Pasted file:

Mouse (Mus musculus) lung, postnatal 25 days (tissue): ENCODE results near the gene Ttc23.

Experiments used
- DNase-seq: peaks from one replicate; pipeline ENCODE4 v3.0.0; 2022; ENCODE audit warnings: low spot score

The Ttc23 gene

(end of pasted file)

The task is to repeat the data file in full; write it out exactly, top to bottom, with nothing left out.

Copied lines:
Mouse (Mus musculus) lung, postnatal 25 days (tissue): ENCODE results near the gene Ttc23.

Experiments used
- DNase-seq: peaks from one replicate; pipeline ENCODE4 v3.0.0; 2022; ENCODE audit warnings: low spot score

The Ttc23 gene